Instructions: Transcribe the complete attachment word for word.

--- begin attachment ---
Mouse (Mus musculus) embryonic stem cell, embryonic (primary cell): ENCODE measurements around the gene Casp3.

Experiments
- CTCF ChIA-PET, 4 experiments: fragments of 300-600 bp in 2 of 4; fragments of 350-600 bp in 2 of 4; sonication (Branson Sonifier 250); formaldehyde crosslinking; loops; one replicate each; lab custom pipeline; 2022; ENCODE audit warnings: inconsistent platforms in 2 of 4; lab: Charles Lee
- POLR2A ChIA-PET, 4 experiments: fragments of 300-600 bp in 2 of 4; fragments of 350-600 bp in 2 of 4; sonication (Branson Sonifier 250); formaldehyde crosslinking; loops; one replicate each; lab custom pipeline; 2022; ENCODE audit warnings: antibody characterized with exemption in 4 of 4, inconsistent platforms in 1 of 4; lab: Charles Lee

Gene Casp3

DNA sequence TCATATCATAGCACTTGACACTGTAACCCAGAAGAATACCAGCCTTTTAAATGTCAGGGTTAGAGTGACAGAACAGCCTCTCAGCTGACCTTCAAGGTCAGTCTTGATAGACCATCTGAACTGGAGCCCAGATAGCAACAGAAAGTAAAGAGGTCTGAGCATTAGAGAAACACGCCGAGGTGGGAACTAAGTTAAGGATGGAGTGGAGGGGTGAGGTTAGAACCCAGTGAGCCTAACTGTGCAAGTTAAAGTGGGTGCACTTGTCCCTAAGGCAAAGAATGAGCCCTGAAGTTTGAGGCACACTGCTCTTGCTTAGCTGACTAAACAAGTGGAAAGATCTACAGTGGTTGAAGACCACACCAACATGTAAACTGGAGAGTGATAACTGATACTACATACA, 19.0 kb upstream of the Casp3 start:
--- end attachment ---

Mouse (Mus musculus) embryonic stem cell, embryonic (primary cell): ENCODE measurements around the gene Casp3.

Experiments
- CTCF ChIA-PET, 4 experiments: fragments of 300-600 bp in 2 of 4; fragments of 350-600 bp in 2 of 4; sonication (Branson Sonifier 250); formaldehyde crosslinking; loops; one replicate each; lab custom pipeline; 2022; ENCODE audit warnings: inconsistent platforms in 2 of 4; lab: Charles Lee
- POLR2A ChIA-PET, 4 experiments: fragments of 300-600 bp in 2 of 4; fragments of 350-600 bp in 2 of 4; sonication (Branson Sonifier 250); formaldehyde crosslinking; loops; one replicate each; lab custom pipeline; 2022; ENCODE audit warnings: antibody characterized with exemption in 4 of 4, inconsistent platforms in 1 of 4; lab: Charles Lee

Gene Casp3

DNA sequence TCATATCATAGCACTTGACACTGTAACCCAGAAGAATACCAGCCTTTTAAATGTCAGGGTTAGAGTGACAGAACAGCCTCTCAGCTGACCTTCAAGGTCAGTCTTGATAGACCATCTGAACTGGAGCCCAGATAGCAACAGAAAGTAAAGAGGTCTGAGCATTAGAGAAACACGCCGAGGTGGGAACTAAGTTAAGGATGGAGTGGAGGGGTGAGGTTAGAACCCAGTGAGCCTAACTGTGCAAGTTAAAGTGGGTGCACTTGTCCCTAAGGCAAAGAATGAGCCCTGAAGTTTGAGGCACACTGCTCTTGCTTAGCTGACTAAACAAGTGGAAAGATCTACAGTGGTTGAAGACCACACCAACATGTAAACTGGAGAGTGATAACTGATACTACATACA, 19.0 kb upstream of the Casp3 start: